spotlighted during a Senate Banking Committee hearing Tuesday on modernizing the structure of financial regulations, at which the Credit Union National Association (CUNA) represented credit union views. In opening remarks, Sen. Charles Schumer encouraged CUNA President/CEO Dan Mica to address the issue of the cap that restrains credit union loans to small businesses, which Mica did in both testimony and remarks. Mica, testifying, reminded the Senate lawmakers that credit unions stand ready to add as much as $10 billion in credit if the cap is removed. On the regulatory issues, Mica told the Senate panel that credit unions need an independent regulator, one that understands the many-layered nuances that so distinctly separate not-for-profit credit unions from their for-profit counterparts. That regulator should be strong, tough, fair and competent, Mica said, but should not be dually responsible for credit unions and banks. He pointed out candidly that, with the history of banking industry attacks on credit unions, putting credit unions under the same regulator as banks would be like “throwing a chicken into the fox’s lair.” Mica, setting aside written remarks, made his points candidly to the Senate Banking Committee at its hearing addressing modernization of the financial regulatory structure. Among structural changes being considered is creation of a new and over-arching systemic risk regulator to be more fully attuned to risks that could arise across the markets. Proponents of such an overseer also argue it would prevent the growth of institutions deemed "too-big-to-fail," which threaten those markets. Mica, in his written testimony, urged Congress to keep credit unions, and other smaller institutions “that have shunned undue risk, out of this new regulatory scheme." In notable exchanges concerning the current 12.25%-of-assets MBL cap, Schumer pushed banking representatives on the witness panel for legitimate reasons not to—even temporarily—remove that limit. In a Q-and-A session, the New York Democrat asked banking representatives to give a good reason why, at a time when there’s “a failure of people being able to get new credit, and existing lines of credit are being pulled” from small businesses, credit unions should be restricted. When the question went largely unanswered, Schumer said he believed history shows the cap was not pushed by regulators but rather by credit unions’ competitors, the banks. Schumer said lawmakers are being flooded with calls from small businesses in good financial standing that have lost their lines of credit at banks that are tightening their lending to cope with financial losses. "We have to find new ways of lending," Schumer said. Schumer has announced his intentions to introduce a bill that would free up credit unions to provide more loans to member businesses, to help ease the credit crunch that Schumer says is caused in part by shrinking bank lending.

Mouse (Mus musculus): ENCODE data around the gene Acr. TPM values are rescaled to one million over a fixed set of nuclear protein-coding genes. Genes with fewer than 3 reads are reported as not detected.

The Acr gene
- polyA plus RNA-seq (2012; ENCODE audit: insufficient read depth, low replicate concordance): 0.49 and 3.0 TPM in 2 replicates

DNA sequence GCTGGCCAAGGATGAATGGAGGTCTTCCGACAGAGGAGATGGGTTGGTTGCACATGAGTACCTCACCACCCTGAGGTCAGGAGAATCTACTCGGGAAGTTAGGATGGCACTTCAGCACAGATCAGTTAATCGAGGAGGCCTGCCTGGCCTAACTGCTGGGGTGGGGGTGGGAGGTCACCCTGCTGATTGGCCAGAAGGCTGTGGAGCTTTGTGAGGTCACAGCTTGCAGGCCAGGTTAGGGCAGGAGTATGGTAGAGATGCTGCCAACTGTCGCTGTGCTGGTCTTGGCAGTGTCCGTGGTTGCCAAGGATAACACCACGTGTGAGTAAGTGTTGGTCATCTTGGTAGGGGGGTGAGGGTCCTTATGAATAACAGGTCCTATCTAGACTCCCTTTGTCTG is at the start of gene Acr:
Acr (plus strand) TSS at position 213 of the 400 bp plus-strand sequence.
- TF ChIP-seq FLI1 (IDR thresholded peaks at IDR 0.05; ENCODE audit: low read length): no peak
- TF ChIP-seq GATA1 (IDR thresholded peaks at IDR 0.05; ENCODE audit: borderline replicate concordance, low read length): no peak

CU comment sought on FTC disclosure plan

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WASHINGTON (3/25/09)--The Credit Union National Association (CUNA) issued a comment call on a Federal Trade Commission (FTC) proposal that somewhat eases an agency rule requiring financial institutions without federal share or deposit insurance disclose this to customers. The comment period ends June 5. The FTC had issued a proposed rule in 2005 as part of the Federal Deposit Insurance Corporation Improvement Act of 1991 (FDICIA) to require such disclosure but it was not adopted--in part, because enactment of the 2006 Financial Services Regulatory Relief Act (FSRRA) addressed many of the concerns that were raised by CUNA and others in response to the proposed rule. The agency has now decided to issue a new proposal to incorporate the changes outlined in the FSRRA. The FSRRA continues to require financial institutions that lack federal insurance to disclose this to consumers. However, the proposed change would allow institutions under certain circumstances to provide notice instead of obtaining the signed acknowledgement. CUNA is especially interested in comments to these specific issues raised by the FTC proposal:
* What are the costs and burdens of the proposed rule and what changes should be made to increase benefits for consumers? * The rule does not include specific requirements regarding the size and format of the regulatory disclosures, other than that they be “simple and easy to understand.” Should this rule provide more specific requirements, and if so, what should they be?
Use the resource link below to read the complete comment call.